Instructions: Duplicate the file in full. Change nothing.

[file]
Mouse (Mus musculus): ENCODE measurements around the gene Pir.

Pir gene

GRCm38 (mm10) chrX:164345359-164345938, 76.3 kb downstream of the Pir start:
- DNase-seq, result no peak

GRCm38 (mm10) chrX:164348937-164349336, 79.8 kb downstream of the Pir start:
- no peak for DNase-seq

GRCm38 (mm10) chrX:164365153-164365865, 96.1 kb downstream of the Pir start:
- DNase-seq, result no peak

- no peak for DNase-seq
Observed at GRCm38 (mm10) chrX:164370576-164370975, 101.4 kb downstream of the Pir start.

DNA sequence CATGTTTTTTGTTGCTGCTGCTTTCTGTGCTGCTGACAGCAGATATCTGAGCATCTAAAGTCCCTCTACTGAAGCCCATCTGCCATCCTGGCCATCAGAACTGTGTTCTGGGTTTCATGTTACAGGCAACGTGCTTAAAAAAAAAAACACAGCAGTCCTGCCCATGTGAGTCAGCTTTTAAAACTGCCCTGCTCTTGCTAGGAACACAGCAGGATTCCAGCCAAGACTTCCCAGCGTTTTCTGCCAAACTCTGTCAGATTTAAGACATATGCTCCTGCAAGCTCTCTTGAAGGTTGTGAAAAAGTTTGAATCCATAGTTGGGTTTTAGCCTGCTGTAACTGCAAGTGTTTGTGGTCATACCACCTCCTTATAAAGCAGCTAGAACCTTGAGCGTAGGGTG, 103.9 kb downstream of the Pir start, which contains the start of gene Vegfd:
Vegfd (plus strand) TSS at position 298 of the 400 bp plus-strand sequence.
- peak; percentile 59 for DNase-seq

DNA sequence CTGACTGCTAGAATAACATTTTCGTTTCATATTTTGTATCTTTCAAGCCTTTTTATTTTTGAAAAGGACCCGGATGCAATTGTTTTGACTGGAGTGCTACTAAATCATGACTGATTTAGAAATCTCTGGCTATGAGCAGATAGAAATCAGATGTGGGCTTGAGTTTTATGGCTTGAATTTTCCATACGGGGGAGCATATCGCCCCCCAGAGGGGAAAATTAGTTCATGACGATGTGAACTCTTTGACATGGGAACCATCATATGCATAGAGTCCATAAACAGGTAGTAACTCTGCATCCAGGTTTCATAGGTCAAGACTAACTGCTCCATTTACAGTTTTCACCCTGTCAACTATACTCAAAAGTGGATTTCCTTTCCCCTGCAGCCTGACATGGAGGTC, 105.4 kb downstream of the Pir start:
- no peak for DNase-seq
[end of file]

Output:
Mouse (Mus musculus): ENCODE measurements around the gene Pir.

Pir gene

GRCm38 (mm10) chrX:164345359-164345938, 76.3 kb downstream of the Pir start:
- DNase-seq, result no peak

GRCm38 (mm10) chrX:164348937-164349336, 79.8 kb downstream of the Pir start:
- no peak for DNase-seq

GRCm38 (mm10) chrX:164365153-164365865, 96.1 kb downstream of the Pir start:
- DNase-seq, result no peak

- no peak for DNase-seq
Observed at GRCm38 (mm10) chrX:164370576-164370975, 101.4 kb downstream of the Pir start.

DNA sequence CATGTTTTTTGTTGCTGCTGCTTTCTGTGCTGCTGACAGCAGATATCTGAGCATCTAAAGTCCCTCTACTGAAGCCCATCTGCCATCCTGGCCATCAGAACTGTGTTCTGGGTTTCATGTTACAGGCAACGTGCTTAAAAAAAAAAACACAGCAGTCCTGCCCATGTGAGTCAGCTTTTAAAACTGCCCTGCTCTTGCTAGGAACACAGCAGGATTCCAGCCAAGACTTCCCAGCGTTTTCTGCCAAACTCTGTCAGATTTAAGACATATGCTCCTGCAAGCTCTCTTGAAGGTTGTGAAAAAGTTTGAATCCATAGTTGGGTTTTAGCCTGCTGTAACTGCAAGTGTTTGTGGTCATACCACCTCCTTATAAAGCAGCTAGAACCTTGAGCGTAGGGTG, 103.9 kb downstream of the Pir start, which contains the start of gene Vegfd:
Vegfd (plus strand) TSS at position 298 of the 400 bp plus-strand sequence.
- peak; percentile 59 for DNase-seq

DNA sequence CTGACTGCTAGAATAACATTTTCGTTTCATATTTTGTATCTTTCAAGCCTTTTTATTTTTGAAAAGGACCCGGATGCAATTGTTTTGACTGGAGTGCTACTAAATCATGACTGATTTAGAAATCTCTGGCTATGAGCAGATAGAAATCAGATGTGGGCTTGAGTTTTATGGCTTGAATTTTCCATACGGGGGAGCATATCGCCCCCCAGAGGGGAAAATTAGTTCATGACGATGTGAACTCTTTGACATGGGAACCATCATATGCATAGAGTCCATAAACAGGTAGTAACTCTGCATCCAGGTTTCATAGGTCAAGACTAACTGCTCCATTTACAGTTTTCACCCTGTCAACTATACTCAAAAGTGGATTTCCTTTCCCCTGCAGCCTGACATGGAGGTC, 105.4 kb downstream of the Pir start:
- no peak for DNase-seq